White House Czars

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Ethan Miller / Getty

Van Jones, former White House green-jobs czar, or Special Adviser for Green Jobs, Enterprise and Innovation at the White House Council on Environmental Quality

There was a joke floating around Republican circles earlier this year that was decently funny, by Washington standards, and had the added virtue of being true: Barack Obama has more czars than the Romanovs ever did. The quip, tweeted by Senator John McCain, was a thinly veiled gripe about the President's appointment of a slew of policy coordinators tasked with everything from reforming health care to restoring the Great Lakes. The White House advisers drew wide attention earlier this month when green-jobs czar Van Jones was forced to resign after revelations of impolitic comments about Republicans and his support for a petition suggesting a government plot behind the Sept. 11 attacks.

So when does a high-level White House adviser become a czar? No one knows for sure, since the term itself has no formal definition. Essentially it's a media creation — the White House rarely even acknowledges the title — used as a snappy shorthand to identify and describe the array of policy officials swarming the West Wing. And it's hard to blame reporters; unwieldy official titles are often begging for a rebranding (Director of the Office of National Drug Control Policy, for example, doesn't stand a chance against drug czar). Counts of Obama's czars range from the high teens to about 28, depending on whether such figures as State Department envoy George Mitchell and economics adviser Paul Volcker are included.

But while Obama's cadre of newly crowned czars has earned condemnation from the right, when it comes to recruiting presidential advisers he's in good company. During World War I, Woodrow Wilson appointed financier Bernard Baruch to head the War Industries Board — a position dubbed industry czar (this just one year after the final Russian czar, Nicholas II, was overthrown in the Russian Revolution). Franklin Roosevelt had his own bevy of czars during World War II, overseeing such aspects of the war effort as shipping and synthetic-rubber production. The term was then essentially retired until the presidency of Richard Nixon, who appointed the first drug czar and a well-regarded energy czar, William E. Simon, who helped the country navigate the 1970s oil crisis. The modern drug czarship — perhaps the best-known of the bunch — was created by George H.W. Bush and first filled by William Bennett, now a conservative radio host. By some counts, George W. Bush had the same number czars as Obama — or even more — though not so early in his presidency.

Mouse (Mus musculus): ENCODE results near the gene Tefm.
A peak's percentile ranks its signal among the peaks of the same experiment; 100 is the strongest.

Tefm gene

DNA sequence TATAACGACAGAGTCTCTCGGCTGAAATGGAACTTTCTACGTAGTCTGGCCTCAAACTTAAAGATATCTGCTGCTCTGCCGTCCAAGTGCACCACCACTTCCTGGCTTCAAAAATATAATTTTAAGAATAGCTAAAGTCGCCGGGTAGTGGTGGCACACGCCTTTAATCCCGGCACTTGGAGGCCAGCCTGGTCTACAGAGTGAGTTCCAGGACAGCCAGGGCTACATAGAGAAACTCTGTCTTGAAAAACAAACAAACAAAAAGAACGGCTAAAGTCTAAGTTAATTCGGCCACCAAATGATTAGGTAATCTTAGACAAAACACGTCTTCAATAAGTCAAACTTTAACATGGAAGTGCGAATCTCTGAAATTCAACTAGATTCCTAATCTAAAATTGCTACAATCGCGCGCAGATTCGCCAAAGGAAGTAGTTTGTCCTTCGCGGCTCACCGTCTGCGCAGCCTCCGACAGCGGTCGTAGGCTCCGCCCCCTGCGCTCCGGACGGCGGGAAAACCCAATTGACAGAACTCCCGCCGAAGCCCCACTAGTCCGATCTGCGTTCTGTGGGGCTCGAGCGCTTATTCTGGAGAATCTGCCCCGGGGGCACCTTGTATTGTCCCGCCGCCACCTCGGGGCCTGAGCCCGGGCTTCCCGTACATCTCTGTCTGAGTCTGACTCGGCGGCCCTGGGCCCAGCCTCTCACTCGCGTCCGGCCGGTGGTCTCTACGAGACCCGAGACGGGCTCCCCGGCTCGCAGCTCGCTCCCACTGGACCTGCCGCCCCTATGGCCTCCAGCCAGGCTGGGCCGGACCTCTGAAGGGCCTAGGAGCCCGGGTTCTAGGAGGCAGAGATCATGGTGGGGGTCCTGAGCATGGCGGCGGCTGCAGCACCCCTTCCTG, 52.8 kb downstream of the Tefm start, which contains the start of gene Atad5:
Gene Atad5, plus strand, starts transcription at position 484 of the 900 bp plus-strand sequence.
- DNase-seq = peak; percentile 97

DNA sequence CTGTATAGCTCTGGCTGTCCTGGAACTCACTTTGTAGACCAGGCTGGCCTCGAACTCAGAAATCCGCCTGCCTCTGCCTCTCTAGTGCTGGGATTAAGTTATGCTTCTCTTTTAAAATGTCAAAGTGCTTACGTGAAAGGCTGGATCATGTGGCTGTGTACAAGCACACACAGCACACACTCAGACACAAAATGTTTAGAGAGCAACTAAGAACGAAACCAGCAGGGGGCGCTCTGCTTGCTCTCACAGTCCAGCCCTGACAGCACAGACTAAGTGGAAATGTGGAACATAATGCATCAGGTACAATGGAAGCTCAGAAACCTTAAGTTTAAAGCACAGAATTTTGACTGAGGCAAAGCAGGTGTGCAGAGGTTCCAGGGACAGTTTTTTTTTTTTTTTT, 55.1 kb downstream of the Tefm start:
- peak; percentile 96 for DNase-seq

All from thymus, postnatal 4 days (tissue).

The czar post has always had opponents, and criticism has swelled along with attention to Obama's appointments. Foremost among them are members of Congress who believe the advisers circumvent the legislative branch's proper supervision of the executive (unlike Cabinet secretaries, czars are not subject to confirmation votes). Earlier this month, six Republican lawmakers wrote a letter to Obama complaining that 18 White House positions "may be undermining the constitutional oversight responsibilities of Congress." Democratic Senator Robert Byrd, a well-known defender of Senate prerogatives, complained about the positions in a letter earlier this year. A spokesman replied that Obama is simply continuing a presidential practice in place for decades.

The more interesting criticism, however, is the charge that czarism simply doesn't work. Czars generally don't have budget control or other real authority, and are often caught up in turf battles among Cabinet secretaries and fellow West Wingers. "There've been so many czars over the last 50 years, and they've all been failures," New York University public-service professor Paul Light told the Wall Street Journal. "It's a symbolic gesture of the priority assigned to an issue." Sometimes, however, symbolism matters. John Koskinen, the Clinton Administration adviser responsible for overseeing Y2K preparation, was cited by the National Journal for his successful use of the role. Though he had no formal authority, Koskinen could convene White House meetings and Cabinet secretaries knew he had the President's ear on the issue. At one meeting, agency heads who had been dragging their feet on preparing their computer systems were called to the carpet by Vice President Gore and asked to get with the program. "That was effective," Koskinen later said.